North Korea missile launch message sent by Japanese broadcaster NHK in error

North Korea missile launch message sent by Japanese broadcaster NHK in error

North Korea missile launch message sent by Japanese broadcaster NHK in error

Updated 16 January 2018, 23:40 AEDT

Japan's public broadcaster NHK takes five minutes to correct a false alarm about a North Korean missile launch, just days after a similar gaffe caused panic in Hawaii.

Japan's public broadcaster NHK issued a false alarm about a North Korean missile launch, just days after a similar gaffe caused panic in Hawaii, but it managed to correct the error within minutes.

Key points:

  • Message was corrected after 5 minutes
  • Broadcaster NHK is "still checking" why the message was sent
  • There were no immediate reports of panic

NHK's 6:55pm alert warned that "North Korea appears to have launched a missile … The Government urges people to take shelter inside buildings or underground".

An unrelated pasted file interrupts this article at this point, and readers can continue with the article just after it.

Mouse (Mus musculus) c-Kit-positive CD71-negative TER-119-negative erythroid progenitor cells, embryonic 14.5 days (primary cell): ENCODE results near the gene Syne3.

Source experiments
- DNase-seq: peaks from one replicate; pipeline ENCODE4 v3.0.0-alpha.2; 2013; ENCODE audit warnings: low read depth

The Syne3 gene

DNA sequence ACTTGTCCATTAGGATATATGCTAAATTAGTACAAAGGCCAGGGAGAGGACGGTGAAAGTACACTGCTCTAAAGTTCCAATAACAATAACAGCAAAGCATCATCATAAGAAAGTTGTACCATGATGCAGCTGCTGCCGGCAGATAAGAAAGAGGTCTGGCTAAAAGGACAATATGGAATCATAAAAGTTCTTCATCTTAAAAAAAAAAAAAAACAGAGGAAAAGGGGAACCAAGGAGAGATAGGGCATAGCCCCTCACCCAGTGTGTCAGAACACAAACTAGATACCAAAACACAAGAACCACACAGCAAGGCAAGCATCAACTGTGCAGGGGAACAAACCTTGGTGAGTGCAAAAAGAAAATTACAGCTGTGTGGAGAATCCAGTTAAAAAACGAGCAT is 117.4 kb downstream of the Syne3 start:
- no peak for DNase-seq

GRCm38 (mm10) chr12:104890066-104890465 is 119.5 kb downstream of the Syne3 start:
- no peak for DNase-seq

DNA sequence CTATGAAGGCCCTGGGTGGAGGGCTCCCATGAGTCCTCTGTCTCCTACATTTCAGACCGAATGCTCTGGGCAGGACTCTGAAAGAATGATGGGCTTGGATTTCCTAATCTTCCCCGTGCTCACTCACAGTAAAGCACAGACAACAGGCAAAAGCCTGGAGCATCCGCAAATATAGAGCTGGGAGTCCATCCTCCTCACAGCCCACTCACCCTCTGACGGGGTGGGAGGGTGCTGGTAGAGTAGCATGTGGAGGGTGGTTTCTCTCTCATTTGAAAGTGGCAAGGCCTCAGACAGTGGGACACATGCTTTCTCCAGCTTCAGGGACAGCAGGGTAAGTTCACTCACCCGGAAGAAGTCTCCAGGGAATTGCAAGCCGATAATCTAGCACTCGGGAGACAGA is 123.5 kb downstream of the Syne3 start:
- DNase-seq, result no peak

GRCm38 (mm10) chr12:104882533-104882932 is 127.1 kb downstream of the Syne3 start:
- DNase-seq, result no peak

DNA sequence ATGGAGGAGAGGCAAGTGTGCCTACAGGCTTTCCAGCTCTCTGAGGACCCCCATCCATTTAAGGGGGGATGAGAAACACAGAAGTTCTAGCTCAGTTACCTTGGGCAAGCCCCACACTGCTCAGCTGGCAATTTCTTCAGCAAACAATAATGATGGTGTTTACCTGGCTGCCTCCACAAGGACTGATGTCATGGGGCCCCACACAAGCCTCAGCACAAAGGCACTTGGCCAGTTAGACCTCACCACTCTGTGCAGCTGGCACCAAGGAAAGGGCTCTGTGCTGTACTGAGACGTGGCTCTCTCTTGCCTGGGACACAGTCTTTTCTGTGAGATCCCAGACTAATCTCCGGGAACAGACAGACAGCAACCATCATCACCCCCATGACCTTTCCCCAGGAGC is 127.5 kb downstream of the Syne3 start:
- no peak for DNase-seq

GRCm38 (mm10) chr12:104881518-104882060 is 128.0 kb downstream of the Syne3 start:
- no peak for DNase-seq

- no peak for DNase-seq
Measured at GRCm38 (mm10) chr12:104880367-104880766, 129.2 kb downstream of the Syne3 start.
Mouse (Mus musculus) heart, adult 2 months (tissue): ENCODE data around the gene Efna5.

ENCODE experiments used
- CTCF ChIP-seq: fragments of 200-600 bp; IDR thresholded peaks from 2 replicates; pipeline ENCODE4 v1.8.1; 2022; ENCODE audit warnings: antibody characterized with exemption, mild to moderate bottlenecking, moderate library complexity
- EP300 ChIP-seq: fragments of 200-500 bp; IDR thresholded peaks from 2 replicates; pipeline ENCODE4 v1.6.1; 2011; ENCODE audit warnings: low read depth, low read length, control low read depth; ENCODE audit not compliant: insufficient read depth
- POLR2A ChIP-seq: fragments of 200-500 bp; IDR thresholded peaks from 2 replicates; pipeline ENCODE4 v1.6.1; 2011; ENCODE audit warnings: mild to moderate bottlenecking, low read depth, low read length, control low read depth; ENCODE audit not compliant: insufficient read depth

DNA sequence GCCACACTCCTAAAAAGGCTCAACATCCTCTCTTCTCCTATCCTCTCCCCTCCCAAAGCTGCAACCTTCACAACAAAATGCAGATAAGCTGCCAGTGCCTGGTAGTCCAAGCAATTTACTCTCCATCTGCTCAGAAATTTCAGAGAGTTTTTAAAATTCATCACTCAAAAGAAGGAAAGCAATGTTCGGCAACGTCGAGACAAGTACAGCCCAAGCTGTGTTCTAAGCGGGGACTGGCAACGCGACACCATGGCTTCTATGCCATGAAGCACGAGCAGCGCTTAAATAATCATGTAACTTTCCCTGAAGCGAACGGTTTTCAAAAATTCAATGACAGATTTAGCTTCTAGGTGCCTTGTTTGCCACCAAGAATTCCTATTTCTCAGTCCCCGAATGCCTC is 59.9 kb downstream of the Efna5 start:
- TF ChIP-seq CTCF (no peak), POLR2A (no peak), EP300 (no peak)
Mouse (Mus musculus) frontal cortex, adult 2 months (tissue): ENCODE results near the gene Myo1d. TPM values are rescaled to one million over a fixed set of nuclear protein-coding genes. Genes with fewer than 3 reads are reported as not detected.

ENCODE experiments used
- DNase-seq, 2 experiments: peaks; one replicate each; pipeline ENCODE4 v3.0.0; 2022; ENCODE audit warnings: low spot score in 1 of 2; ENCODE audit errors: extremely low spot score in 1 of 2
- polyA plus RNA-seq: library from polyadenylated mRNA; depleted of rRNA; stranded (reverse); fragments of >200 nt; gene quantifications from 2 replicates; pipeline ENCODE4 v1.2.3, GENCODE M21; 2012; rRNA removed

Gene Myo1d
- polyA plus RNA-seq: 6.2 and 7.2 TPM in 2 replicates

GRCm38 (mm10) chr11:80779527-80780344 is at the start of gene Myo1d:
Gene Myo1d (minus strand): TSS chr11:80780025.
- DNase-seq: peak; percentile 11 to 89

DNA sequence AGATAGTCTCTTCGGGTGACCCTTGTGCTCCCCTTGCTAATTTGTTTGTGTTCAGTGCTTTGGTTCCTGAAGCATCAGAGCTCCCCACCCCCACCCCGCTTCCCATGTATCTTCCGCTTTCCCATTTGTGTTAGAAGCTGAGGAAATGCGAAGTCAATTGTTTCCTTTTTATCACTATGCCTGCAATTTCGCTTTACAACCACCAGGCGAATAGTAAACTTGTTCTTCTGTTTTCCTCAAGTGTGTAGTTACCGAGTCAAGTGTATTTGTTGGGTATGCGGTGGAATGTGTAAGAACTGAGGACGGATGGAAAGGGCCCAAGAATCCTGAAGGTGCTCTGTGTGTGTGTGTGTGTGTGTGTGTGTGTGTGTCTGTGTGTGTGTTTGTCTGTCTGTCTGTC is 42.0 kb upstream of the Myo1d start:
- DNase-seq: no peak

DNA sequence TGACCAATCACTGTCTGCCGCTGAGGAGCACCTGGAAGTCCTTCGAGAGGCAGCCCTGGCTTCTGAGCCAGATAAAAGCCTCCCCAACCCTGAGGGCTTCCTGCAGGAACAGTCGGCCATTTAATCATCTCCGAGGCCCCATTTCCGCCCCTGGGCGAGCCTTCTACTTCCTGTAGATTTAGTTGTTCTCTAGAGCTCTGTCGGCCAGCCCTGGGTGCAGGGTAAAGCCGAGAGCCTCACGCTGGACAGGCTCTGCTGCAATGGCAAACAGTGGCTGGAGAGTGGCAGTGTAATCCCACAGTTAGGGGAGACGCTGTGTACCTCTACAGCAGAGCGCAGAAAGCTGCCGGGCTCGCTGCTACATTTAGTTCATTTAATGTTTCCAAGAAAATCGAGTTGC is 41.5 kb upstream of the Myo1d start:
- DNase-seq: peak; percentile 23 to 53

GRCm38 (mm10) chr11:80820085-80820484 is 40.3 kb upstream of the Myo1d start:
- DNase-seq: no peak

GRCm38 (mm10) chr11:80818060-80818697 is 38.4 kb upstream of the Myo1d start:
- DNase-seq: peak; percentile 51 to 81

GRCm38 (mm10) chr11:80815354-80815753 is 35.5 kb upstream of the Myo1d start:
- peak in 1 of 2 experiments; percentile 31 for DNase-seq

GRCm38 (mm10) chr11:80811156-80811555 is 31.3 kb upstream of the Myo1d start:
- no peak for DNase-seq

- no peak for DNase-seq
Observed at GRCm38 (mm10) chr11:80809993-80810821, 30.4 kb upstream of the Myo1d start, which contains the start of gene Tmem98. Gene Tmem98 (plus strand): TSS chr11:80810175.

The same alert was sent to mobile phone users of NHK's online news distribution service.

In five minutes, the broadcaster put out another message correcting itself.

It was not immediately clear what triggered the mistake.

"We are still checking," an NHK spokesman said.

Regional tension soared after North Korea in September conducted its sixth and largest nuclear test and in November said it had successfully tested a new type of intercontinental ballistic missile that could reach all of the US mainland.

It regularly threatens to destroy Japan and the United States.

There were no immediate reports of panic or other disruption following the Japanese report.

Human error and a lack of fail-safe measures during a civil defence warning drill led to the false missile alert that stirred panic across Hawaii, a state emergency management agency spokesman said.

Elaborating on the origins of Saturday's false alarm, which went uncorrected for nearly 40 minutes, spokesman Richard Rapoza said the employee who mistakenly sent the missile alert had been "temporarily reassigned" to other duties.

Reuters